Artificial Intelligence (AI) is more than just a set of technologies. AI will fundamentally affect citizens and transform societies, in both desirable and undesirable ways. The FMG Platform Citizens, Society and Artificial Intelligence (CiSAI) unites Social and Behavioural science researchers who analyse these transformations and the effects of AI on societal dynamics and on the lives of individual citizens. In the series ‘Research on AI in the spotlight’ we present some of our experts who study these themes.
Carolin Ischen is a PhD candidate at the Persuasive Communication group and the Digital Communication Methods Lab of the Communication Science department at the University of Amsterdam. She studies the persuasive potential of AI-driven media, specifically chatbots. ‘Chatbots reshape today’s media environment and move the communication science field from computer-mediated communication into human-machine communication. I therefore study technology as communicators and not only tools for communication’, tells Ischen.
In her research Ischen focuses on chatbots that recommend products or services, like a recipe or insurance, and how our perceptions of and experience with these non-human assistants influence our behaviour. ‘People tend to respond to computers in comparable ways as they do to humans. I look at how people enjoy the interaction with the chatbot and how they judge the content and brand information that is offered to them’, Ischen adds.
In a first experiment Ischen and colleagues examined the effects of interacting with a stand-alone chatbot compared to more traditional interactive websites. With the use of tailormade websites and virtual assistants they randomly asked a representative sample of the Dutch population to interact either with the chatbot or with the interactive website to receive a recommendation for a health insurance. Afterwards participants had to complete a survey to assess the experience: How human- or machine-like did the perceive the assistant? How much did they enjoy the interaction? Would they purchase the brand that was recommended?
Ischen et al found that enjoyment is the key mechanism explaining the positive effect of chatbots versus websites: the interaction with a stand-alone chatbot resulted in more enjoyable user experiences, which subsequently translated into higher persuasive outcomes. But contrary to expectations, perceived anthropomorphism (i.e., attribution of human-like characteristics), seemed not to be particularly relevant in this comparison. ‘The mere presentation of a chatbot as the source of communication as done in this study was likely not sufficient to increase human-likeness.’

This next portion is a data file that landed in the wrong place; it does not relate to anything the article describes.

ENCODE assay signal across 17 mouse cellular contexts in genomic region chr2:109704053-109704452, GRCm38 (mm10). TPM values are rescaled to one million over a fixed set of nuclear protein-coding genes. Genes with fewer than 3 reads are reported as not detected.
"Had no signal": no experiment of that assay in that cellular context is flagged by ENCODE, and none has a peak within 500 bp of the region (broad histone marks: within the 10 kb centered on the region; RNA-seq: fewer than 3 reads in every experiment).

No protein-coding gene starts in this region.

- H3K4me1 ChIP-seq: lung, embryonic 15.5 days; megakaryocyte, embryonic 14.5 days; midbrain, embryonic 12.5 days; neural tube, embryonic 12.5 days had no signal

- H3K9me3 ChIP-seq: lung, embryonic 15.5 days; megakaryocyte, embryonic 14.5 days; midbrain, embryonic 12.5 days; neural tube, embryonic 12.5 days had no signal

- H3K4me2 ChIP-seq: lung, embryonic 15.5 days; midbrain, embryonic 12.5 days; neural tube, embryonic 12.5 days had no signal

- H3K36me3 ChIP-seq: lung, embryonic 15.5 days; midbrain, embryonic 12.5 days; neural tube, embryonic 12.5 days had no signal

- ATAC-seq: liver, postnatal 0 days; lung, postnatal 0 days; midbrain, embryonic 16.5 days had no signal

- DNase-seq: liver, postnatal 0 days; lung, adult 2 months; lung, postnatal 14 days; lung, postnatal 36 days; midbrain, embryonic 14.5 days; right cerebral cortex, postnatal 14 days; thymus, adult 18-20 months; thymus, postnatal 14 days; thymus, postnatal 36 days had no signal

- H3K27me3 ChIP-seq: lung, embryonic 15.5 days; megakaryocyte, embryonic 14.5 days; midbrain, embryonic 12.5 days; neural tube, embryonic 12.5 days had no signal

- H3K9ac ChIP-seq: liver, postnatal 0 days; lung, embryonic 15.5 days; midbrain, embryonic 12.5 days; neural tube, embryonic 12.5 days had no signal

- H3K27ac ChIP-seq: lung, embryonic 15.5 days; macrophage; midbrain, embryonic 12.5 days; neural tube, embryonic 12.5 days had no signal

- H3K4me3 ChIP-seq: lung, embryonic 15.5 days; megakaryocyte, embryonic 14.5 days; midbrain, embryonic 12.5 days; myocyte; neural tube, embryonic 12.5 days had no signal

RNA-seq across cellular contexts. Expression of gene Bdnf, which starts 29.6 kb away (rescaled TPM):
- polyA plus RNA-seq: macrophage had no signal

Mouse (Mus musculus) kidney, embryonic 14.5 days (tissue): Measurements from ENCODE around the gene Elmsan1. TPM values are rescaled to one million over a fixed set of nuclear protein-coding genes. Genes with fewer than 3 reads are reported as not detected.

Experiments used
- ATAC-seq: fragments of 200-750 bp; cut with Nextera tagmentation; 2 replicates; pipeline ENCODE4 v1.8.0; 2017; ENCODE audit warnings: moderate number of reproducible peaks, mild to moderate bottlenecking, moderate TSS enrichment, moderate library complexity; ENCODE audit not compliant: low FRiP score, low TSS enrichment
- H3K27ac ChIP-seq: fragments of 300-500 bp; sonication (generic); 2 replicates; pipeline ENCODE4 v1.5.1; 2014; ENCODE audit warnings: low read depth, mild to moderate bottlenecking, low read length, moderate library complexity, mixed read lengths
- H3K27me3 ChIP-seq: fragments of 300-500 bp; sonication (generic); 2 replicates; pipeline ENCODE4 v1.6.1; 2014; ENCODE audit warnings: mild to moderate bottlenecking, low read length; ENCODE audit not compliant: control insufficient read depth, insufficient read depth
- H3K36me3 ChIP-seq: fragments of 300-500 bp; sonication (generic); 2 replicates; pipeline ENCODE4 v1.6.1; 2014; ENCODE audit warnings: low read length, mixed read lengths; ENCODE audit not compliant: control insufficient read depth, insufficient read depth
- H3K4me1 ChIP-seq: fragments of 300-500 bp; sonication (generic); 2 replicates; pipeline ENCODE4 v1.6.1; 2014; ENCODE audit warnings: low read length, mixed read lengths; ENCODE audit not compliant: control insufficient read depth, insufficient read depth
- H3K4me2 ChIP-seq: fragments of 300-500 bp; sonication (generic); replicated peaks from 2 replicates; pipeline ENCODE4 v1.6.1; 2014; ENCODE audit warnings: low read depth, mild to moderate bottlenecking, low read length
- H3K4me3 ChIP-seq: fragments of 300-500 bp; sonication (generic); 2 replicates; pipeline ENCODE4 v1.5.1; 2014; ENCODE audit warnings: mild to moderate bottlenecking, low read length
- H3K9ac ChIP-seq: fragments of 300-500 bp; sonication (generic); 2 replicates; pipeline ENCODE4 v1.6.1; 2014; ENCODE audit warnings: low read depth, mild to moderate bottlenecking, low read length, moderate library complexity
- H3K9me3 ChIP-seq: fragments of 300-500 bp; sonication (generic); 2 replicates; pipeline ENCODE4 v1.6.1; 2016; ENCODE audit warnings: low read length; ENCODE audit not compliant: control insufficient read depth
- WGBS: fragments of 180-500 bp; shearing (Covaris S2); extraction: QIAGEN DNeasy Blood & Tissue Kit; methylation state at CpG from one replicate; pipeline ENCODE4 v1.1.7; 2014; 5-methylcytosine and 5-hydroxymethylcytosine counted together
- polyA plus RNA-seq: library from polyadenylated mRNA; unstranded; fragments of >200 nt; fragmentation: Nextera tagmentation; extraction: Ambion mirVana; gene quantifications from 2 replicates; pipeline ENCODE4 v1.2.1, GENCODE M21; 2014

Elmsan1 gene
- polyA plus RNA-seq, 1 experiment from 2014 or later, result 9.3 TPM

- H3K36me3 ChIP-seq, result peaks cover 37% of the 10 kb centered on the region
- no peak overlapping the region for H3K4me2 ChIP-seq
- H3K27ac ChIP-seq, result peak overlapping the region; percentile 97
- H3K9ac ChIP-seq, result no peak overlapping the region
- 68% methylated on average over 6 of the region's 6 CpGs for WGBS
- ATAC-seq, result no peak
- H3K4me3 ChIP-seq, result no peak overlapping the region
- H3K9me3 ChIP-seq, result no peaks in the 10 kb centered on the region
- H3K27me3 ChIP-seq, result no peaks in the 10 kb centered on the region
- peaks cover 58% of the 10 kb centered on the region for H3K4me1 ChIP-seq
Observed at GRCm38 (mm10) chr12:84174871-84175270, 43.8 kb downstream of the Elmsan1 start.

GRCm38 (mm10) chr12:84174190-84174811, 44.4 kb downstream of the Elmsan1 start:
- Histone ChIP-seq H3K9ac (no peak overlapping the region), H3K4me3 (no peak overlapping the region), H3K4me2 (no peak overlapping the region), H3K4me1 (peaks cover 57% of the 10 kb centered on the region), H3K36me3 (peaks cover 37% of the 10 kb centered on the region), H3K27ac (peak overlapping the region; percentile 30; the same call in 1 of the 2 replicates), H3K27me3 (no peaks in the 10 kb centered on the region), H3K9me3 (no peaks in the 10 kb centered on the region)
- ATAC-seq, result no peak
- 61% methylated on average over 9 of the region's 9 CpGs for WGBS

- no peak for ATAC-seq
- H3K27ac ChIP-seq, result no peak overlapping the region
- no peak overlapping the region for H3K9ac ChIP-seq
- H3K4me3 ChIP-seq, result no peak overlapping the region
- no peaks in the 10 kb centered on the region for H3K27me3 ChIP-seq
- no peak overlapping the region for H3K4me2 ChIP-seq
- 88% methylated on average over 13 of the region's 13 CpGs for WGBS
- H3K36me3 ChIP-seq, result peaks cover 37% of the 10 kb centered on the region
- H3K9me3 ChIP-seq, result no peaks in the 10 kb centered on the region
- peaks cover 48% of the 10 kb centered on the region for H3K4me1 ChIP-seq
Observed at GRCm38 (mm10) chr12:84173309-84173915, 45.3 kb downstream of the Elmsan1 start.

Ischen also looks at privacy concerns relating to chatbot-interactions. ‘While such concerns are widely studied in an online (website-) context, research in the context of chatbot-interaction is still lacking.’ Ischen investigated the extent to which chatbots with human-like cues are attributed human-like characteristics and how this affects privacy concerns, information disclosure and recommendation adherence. She finds that people have less privacy concerns and disclose more information to chatbots when they perceive chatbots as more human-like, often leading to a follow up of the recommendation.
Ischen calls the study of chatbots in consumer interaction important in light of consumer awareness and empowerment. ‘As consumers we need to be aware that what is being communicated to us by chatbots is not neutral or bias free. Are we as consumers informed enough how this technology works and how to use it safely? What kind of regulations are needed for advertisement practices driven by AI?’